Woman in library aisleMore woman writers? Judy Blume won as my favourite author of 2013 and Lois Lowry took that honour in 2014. This year Black Beauty by Anna Sewell has already been finished, and it was read because I always wanted to read it. I also have added Raina Telgemeier and Faith Erin Hicks, whose works I discovered and read recently, as people to get more books from. One Jodi Picoult, My Sister’s Keeper, has also been read by me, many many years back. And I still have her novel The Pact awaiting me on my shelf someday.

More LGBTQ? My track record here only includes Stuck Rubber Baby by Howard Cruse at this moment. Maybe some other writers I have enjoyed are LGBTQ, but I have no idea.  A really good online resource for LGBTQ books is @Christasbooks who has a section on More Than Just Magic dedicated to this.

As for writers never read by me?

On my long long long maybe someday list, and all you bookies know what I mean by this, was American Born Chinese by Gene Luen Yang. I had heard about this graphic novel for awhile, but what moved it up the list is the announcement that Yang will be writing my beloved Superman soon.

Lauren Beukes is a writer who has been in my view for years now, and several of her books live in my kindle now. Yes, the same kindle I have never used, much to Googliebear’s annoyance, but remember I have been concentrating on my bookshelves for awhile now. I had never heard of Beukes until Doctor Who scribe Paul Cornell mentioned her online. He was impressed by her, I was impressed by him, so it seemed natural to check out her work.

None of this is meant to trash the people who embark on these missions. Far from it. All the more power to them to expand their horizons. For me, the main mission has been, and still is, getting my to be read pile more manageable. For the first time in forever.

And if I am fortunate enough to expand the diversity of what I read along all the way, all the better.

Scoopriches

…is currently reading Death of a Salesman by Arthur Miller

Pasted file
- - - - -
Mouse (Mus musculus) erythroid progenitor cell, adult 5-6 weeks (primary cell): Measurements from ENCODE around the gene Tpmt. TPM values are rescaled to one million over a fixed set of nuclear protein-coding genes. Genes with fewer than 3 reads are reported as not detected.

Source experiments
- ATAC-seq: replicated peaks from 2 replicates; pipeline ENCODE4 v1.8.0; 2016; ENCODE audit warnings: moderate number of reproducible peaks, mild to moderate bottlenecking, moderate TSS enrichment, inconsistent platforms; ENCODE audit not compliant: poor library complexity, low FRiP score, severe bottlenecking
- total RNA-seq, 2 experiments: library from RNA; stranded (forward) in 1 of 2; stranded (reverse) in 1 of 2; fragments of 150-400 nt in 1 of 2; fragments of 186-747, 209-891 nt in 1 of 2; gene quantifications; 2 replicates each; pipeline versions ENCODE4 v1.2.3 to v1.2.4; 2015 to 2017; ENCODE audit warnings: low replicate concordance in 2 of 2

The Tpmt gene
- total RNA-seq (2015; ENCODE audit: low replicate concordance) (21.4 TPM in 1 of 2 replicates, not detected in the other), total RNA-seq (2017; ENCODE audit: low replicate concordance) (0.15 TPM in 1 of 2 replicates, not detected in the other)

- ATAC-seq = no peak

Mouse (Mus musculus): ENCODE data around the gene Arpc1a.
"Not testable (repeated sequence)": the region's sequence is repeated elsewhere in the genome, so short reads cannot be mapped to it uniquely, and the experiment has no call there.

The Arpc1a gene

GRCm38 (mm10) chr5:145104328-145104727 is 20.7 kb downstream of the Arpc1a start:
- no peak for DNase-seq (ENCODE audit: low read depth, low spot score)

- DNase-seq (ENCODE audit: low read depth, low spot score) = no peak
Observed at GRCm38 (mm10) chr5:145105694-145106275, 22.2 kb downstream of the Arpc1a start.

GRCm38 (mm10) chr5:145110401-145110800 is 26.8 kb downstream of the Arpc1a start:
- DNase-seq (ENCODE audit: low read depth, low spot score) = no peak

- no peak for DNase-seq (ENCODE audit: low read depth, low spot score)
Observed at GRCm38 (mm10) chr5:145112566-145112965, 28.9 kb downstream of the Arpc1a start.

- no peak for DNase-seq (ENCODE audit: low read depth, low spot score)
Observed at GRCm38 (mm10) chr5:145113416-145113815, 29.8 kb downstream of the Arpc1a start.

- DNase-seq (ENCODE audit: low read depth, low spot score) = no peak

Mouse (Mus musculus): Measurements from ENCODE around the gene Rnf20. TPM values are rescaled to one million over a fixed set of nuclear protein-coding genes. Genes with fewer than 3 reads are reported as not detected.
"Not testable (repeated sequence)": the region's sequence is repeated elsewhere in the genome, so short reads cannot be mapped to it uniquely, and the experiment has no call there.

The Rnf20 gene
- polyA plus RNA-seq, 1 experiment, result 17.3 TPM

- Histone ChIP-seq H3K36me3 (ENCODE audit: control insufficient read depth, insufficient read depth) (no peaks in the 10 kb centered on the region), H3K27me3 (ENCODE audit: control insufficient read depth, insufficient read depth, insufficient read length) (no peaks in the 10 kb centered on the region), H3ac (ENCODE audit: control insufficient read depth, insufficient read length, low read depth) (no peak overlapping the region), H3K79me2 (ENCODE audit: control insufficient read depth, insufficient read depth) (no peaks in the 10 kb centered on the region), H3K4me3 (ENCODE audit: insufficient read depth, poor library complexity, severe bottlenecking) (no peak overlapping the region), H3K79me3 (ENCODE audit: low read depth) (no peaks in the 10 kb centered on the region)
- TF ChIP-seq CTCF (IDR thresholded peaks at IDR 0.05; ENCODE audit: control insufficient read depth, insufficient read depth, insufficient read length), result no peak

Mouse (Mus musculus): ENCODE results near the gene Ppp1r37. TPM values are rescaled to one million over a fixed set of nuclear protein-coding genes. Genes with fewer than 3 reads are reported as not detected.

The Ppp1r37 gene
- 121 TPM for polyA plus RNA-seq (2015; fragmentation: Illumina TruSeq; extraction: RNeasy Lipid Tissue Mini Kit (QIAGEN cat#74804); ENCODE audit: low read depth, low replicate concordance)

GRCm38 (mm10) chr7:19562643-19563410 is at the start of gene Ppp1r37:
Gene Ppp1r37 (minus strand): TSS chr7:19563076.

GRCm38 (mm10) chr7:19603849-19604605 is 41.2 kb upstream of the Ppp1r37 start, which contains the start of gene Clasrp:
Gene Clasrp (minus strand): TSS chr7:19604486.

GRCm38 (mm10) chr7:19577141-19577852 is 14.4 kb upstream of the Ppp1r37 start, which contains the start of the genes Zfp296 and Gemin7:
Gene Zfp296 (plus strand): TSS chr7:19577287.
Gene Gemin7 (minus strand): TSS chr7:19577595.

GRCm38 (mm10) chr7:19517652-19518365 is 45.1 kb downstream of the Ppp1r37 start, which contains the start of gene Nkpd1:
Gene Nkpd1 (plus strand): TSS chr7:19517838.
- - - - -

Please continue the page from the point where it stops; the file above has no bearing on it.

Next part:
And You Can Hit Like To My Facebook!  Just Click Here!!

 

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About scoopsmentalpropaganda

Married to beautiful wife. Always learning a ton of stuff. Geek with too much useless knowledge. fb page: https://www.facebook.com/#!/pages/Scoops-Mental-Propaganda/192314550819647 twitter & twitpic: Scoopriches AboutMe Page: http://about.me/paulriches This site is an @Scoopriches production
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2 Responses to What I Read

  1. Unfortunately WordPress does not allow Feedback to be moved to Comments.

    On February 25, 2015 at 11:25 AM, Steph wrote:

    “Thanks for the mention, Paul! Definitely give props to anyone who takes part in the 50 book pledge or reads even more than that. Having been in a reading slump for about a year, my goal is a little smaller to simply make it not so overwhelming, but still challenge myself. It’s great people are choosing to read more diverse books and encouraging other people to do it too. Ultimately, I believe people should read for themselves. If a book isn’t jiving with me, I put it down and might try it later, and move on to something I’m excited to read.”

  2. Moving onto to reading what I like took me a long long long time to learn! Hence my major book purges lately.